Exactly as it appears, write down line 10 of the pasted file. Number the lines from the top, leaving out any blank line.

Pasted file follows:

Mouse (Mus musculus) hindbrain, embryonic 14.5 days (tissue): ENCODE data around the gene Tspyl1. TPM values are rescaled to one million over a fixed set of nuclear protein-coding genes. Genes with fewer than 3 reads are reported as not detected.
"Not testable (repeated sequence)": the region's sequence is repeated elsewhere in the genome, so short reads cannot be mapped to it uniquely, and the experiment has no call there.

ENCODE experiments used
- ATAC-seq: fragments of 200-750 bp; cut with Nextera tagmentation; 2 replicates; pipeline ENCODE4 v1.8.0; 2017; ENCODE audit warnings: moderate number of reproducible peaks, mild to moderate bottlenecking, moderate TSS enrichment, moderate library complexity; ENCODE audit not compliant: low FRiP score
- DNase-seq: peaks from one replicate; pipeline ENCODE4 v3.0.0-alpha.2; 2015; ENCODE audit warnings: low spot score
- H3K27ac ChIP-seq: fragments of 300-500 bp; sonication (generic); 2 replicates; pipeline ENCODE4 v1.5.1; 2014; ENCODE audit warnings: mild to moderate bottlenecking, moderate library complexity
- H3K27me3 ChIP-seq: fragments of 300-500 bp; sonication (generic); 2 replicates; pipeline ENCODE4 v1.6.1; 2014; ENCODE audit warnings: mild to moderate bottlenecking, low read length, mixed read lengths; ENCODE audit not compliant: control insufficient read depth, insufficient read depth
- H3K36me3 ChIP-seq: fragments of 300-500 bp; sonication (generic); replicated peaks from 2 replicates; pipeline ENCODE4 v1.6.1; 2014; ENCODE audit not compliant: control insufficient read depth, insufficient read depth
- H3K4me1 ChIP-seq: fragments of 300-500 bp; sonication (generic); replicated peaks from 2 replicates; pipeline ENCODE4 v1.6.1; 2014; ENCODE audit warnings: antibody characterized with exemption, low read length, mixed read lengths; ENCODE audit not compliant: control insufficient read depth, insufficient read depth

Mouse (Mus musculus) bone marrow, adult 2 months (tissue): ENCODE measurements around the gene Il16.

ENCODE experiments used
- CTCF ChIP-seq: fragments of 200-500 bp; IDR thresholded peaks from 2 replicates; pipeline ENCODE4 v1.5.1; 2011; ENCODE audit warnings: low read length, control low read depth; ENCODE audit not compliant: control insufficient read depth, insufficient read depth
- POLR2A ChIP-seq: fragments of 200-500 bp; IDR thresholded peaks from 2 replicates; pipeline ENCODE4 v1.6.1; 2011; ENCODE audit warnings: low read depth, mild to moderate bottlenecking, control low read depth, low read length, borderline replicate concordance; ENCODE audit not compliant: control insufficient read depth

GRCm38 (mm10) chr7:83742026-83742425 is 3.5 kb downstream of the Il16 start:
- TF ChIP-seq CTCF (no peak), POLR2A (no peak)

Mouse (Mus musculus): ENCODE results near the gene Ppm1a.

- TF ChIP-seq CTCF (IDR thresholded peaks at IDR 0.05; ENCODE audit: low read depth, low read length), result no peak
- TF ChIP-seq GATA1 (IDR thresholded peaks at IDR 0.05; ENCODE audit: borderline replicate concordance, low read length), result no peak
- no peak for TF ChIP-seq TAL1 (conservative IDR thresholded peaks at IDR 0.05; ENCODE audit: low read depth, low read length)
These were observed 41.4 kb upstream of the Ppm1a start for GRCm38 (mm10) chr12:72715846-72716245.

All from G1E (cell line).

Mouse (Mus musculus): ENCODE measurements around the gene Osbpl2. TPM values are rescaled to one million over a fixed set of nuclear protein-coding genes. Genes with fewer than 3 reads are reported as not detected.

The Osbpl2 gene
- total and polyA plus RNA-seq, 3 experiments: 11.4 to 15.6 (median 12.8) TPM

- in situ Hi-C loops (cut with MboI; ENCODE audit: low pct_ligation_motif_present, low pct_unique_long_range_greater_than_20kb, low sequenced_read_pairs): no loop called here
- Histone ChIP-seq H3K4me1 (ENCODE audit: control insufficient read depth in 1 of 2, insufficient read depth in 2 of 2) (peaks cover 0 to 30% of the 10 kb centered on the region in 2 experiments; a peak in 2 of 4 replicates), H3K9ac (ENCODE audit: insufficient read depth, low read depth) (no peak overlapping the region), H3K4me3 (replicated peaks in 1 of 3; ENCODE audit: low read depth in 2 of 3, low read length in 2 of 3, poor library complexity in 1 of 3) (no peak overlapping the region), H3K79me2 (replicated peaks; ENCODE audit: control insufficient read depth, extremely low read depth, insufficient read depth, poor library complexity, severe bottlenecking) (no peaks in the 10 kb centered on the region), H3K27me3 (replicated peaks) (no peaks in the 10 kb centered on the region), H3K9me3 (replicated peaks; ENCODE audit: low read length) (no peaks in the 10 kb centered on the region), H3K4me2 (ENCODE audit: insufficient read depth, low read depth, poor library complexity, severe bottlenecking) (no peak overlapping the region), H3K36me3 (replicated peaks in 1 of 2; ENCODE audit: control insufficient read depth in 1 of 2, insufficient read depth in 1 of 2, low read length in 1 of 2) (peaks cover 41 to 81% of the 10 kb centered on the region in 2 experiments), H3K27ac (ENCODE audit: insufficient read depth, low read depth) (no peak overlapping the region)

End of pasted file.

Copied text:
Mouse (Mus musculus) bone marrow, adult 2 months (tissue): ENCODE measurements around the gene Il16.